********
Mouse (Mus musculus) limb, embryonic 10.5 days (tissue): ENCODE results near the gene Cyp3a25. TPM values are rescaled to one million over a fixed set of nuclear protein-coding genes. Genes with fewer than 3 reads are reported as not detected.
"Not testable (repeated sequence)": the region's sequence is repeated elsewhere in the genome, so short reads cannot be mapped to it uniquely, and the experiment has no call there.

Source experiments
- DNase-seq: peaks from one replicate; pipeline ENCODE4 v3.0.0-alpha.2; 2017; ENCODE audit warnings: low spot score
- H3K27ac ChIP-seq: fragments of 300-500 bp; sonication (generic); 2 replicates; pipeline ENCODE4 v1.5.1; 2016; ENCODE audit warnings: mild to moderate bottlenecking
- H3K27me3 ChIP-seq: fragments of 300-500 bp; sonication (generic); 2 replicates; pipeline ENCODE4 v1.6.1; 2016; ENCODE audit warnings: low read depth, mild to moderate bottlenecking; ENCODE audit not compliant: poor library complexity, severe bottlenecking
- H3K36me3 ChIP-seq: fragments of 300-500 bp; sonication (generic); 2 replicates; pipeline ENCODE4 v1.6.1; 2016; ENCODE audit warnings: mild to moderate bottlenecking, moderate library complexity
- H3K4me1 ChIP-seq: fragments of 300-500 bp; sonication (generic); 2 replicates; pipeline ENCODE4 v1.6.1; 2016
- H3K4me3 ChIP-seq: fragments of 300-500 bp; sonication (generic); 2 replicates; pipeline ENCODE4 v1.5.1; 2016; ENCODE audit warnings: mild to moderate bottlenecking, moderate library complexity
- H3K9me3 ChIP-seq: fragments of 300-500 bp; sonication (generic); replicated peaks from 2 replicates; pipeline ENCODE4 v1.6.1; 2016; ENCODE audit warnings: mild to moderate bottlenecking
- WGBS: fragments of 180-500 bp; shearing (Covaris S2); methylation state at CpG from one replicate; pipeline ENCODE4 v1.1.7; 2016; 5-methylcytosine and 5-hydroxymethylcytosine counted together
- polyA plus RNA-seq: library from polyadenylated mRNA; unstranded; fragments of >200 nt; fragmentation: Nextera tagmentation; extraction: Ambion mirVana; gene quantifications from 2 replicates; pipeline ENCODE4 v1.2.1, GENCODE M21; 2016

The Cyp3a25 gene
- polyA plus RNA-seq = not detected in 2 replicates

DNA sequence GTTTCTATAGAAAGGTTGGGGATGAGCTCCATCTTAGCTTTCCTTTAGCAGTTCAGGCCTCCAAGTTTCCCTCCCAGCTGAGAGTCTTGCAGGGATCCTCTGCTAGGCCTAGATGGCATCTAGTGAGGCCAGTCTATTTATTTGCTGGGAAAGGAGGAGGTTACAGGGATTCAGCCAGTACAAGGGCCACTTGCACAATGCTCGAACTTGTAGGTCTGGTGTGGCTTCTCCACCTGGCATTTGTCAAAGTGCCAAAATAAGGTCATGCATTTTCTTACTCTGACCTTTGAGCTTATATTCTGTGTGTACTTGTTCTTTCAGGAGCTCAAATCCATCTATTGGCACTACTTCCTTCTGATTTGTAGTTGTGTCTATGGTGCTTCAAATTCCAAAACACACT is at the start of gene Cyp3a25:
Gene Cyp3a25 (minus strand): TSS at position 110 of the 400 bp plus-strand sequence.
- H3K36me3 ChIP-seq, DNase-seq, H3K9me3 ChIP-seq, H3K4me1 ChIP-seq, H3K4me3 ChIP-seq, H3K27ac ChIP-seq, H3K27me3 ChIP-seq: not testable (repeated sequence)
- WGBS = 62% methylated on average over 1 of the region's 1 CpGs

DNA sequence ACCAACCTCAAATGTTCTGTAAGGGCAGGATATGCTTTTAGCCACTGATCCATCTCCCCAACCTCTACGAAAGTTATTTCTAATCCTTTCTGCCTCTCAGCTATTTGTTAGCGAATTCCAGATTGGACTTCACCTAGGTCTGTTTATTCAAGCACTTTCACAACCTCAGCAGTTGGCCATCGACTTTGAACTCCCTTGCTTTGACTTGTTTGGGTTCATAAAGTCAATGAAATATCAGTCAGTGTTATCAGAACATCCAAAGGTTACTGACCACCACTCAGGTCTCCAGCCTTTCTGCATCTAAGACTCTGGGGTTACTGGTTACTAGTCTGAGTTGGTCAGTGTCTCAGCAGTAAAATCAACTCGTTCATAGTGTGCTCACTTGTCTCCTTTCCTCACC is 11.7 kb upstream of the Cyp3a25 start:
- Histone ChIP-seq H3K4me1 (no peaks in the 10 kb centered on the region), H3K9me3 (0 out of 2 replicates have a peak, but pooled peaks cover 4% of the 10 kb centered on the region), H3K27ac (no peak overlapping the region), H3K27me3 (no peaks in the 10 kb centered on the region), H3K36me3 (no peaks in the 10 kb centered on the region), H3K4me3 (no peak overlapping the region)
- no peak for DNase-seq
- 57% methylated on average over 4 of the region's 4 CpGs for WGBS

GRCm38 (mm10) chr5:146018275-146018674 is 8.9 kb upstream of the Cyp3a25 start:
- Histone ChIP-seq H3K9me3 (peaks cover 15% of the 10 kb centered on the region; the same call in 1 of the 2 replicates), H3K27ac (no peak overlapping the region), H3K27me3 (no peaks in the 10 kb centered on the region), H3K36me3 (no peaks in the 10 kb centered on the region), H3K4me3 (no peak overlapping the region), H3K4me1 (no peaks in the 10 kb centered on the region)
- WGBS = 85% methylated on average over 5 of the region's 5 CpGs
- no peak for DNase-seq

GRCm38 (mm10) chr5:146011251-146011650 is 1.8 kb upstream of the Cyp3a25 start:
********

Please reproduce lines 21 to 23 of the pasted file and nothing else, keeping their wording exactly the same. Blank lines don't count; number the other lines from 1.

- no peak for DNase-seq
- 57% methylated on average over 4 of the region's 4 CpGs for WGBS

GRCm38 (mm10) chr5:146018275-146018674 is 8.9 kb upstream of the Cyp3a25 start: